Papua New Guinea was formed from areas belonging to the two colonies of British New Guinea and Deutsch- New Guinea (Kaiser-Wilhelms-Land and the Bismarck archipelago), founded in 1884–85. Then there were thousands of small communities (“tribes”) in the area, often ruled by so-called big men. There was no state formation, no cities, no overall religion and no common language. Tribal war and regional trade occurred. The gift system bullet linked the islanders in southeast Papua New Guinea, while hiri(trade in earthenware against sago) linked tribes on the south coast; mussel money from the coast spread to the central highlands. While Germany planted plantations in its colony, British New Guinea was considered mainly as strategic protection for Australia, which from 1921 managed the entire area.
During World War II, large parts of Papua New Guinea were occupied by Japanese troops and were the scene of jungle wars and naval battles. The massive military presence and influx of Western goods affected the local population (compare cargokult). In 1949, an administrative unit was created by the former German and British colonies. Papua New Guinea gained autonomy in 1973 and became independent in 1975 with Port Moresby as its capital. See abbreviationfinder for geography, history, society, politics, and economy of Papua New Guinea.
Papua New Guinea for an active foreign policy in the Pacific region and in 1989 signed a cooperation agreement with ASEAN. The copper mine Panguna on the island of Bougainville has largely funded Papua New Guinea’s state budget but with huge local environmental damage. Repeatedly between 1975 and 1990, Bougainville has declared itself independent. In 1992, Papuan government troops conducted a failed invasion attempt on the island. In 1997 the government wanted to recapture the province with the help of mercenaries from mainly South Africa, but the plan was abandoned when it sparked fierce protests in Papua New Guinea and Australia. The result was a government crisis in Papua New Guinea; Prime Minister Paias Wingti resigned and Sir Julius Chan became head of government.
- COUNTRYAAH.COM: Provides latest population data about Papua New Guinea. Lists by Year from 1950 to 2020. Also includes major cities by population.
The elections of June 1982 saw the return to the government of Pangu Pati (33 seats, against 19 of the Progressive People’s Party, 22 of the Nationalist Party, 13 of the United Party, 8 of Papua Besena and 6 of the Alliance Melanesiana), supported by the United Party. The attempt by the head of the Somare government to introduce the legislation already proposed in 1978 against corruption in the political class failed in the face of the parliamentary vote of no confidence in November 1985. The head of the government was then elected P. Wingti, who in April had headed a split of Pangu Pati giving birth to a new party, the People’s Democratic Movement. Wingti formed a new five-party government with the Nationalist Party, the Progressive People’s Party, Papua Besena and the United Party. The provisions of the Wingti cabinet against corruption, through the establishment of special government commissions, if they led to the removal from the government of some compromised exponents, however, did not resolve the basic situation; the initiatives to restore public order proved to be equally ineffective.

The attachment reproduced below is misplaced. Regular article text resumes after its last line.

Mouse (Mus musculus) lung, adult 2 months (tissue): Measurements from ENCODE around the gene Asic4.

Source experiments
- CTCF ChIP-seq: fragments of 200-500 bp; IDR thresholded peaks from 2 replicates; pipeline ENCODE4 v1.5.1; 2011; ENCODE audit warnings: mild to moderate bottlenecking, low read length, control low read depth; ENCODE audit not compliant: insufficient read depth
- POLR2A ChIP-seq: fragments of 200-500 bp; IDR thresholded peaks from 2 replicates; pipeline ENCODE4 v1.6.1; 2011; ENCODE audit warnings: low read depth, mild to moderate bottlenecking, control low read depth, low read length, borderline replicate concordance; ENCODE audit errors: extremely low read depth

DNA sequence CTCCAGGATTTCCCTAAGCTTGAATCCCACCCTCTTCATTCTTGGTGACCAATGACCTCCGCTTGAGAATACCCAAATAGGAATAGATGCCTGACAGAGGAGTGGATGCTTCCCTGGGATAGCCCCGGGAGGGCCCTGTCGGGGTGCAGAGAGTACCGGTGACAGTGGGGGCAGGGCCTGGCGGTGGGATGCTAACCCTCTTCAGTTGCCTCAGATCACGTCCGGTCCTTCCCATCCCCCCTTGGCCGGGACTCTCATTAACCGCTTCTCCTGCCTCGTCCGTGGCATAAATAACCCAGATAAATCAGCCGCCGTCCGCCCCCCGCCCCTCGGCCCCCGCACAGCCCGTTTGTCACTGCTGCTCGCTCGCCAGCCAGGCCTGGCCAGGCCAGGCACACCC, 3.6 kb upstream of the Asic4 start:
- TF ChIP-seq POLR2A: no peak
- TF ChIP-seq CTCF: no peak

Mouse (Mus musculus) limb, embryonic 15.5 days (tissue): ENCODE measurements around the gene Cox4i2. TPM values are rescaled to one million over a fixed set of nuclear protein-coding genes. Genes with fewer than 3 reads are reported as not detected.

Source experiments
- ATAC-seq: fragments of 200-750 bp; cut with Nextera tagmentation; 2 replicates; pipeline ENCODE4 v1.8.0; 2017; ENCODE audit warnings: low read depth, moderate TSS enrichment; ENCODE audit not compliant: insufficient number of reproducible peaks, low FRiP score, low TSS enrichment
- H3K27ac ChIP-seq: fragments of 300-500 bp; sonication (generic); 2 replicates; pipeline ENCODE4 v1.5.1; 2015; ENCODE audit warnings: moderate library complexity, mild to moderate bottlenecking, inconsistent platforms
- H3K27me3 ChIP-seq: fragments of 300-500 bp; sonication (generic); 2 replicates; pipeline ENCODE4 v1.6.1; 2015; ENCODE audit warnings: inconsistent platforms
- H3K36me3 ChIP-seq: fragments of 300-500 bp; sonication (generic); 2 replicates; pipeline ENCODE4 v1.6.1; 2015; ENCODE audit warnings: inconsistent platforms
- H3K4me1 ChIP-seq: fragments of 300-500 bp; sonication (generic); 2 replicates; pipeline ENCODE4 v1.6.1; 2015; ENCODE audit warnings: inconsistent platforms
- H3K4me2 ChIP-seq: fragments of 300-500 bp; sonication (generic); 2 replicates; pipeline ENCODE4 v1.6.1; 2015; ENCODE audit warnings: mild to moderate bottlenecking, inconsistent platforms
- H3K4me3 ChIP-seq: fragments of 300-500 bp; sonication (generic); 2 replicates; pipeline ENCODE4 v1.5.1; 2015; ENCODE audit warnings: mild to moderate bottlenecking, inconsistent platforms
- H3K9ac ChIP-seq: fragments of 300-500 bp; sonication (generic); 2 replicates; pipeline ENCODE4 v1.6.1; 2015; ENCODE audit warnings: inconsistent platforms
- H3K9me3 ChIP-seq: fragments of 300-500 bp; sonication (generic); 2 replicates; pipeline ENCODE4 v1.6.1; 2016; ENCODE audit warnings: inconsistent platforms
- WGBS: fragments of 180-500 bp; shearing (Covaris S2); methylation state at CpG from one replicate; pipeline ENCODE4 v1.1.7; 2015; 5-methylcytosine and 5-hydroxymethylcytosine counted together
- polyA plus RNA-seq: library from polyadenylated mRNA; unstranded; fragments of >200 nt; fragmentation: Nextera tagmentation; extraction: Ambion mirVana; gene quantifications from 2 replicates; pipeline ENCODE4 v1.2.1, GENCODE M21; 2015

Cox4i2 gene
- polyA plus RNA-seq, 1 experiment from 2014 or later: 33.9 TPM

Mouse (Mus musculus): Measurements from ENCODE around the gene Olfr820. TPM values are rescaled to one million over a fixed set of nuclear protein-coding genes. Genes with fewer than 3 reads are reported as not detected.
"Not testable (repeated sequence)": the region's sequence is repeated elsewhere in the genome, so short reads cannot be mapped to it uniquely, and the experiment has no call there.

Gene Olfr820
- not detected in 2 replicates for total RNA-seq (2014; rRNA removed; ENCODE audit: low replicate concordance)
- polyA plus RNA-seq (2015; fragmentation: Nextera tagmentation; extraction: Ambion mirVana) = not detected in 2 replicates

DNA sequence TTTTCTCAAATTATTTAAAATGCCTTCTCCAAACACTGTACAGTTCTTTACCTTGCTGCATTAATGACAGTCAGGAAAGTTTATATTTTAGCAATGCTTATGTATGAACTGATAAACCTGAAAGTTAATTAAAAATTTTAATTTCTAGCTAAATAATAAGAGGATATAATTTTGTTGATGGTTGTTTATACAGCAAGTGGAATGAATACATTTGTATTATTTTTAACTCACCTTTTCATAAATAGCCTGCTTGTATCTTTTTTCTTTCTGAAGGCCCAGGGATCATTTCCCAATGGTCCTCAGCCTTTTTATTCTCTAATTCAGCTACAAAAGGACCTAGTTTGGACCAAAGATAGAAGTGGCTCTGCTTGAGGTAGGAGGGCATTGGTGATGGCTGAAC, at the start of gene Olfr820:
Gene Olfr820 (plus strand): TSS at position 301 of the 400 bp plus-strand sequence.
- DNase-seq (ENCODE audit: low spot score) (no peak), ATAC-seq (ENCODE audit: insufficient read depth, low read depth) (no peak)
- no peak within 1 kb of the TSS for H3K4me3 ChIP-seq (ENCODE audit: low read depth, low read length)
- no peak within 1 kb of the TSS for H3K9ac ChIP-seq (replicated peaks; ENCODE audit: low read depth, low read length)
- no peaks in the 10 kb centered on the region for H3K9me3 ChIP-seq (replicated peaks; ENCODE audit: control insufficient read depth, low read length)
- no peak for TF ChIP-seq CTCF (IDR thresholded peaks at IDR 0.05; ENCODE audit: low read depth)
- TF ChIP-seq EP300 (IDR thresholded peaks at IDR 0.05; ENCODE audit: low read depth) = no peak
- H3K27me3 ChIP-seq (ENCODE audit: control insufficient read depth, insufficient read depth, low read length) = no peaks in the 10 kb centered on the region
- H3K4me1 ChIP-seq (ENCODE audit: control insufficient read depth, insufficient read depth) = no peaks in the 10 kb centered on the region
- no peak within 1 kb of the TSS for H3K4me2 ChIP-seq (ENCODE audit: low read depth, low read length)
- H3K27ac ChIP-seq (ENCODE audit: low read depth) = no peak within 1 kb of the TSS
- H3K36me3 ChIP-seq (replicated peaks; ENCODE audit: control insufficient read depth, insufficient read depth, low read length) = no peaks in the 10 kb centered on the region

In March 1987, with the new political elections, the opposition party, Pangu Pati, once again obtained the relative majority (26 seats against the 18 of Wingti’s party). But the difficulties Somare encountered in creating a new coalition subsequently led to the election as head of the government of Wingti, who once again formed a coalition cabinet with the new People’s Action Party, born in 1986, the Progressive Party. of the people, the Papuan Party (formerly Papua Besena), the Single Party and the Nationalist Party.
In July 1988, following the serious scandal involving T. Diro, an important member of the government, leader of the People’s Action, the government fell due to a vote of no confidence in Parliament. It was replaced in July by a government led by the new leader of Pangu Pati, R. Namaliu (who succeeded Somare in May), joined by the Melanesian Alliance, the People’s Action, the Papua Party, the Nationalist Party and the new League for National Progress. Faced with the problem of public order, threatened by an increasingly violent and widespread crime, strongly repressive legislation was passed in 1993, with measures that reduce the very constitutional freedoms of opinion and association.
With regard to foreign policy, the country has enjoyed privileged relations with Australia since 1975, which provided it (along with Japan) significant financial aid. But the decline in Australian economic support over the past decade has prompted him to develop relationships with other countries. In addition to Europe and the United States, under the Chan Papua New Guinea government he established diplomatic relations and cooperation agreements with China, South Korea and ASEAN (Association of South-East Asian Nations), and in 1986 he also initiated diplomatic relations with the USSR. In March 1987 it also signed an agreement on the definition of the respective territorial waters with the Solomon Islands,
The most controversial issue remains that relating to the border areas with Indonesia: in the Indonesian area of Irian Jaya, inhabited by Papuan communities, the independence movement Organisai Papua Merdeka, born in 1965, has never ceased its guerrilla activity, claiming independence from Indonesia and union with Papua New Guinea.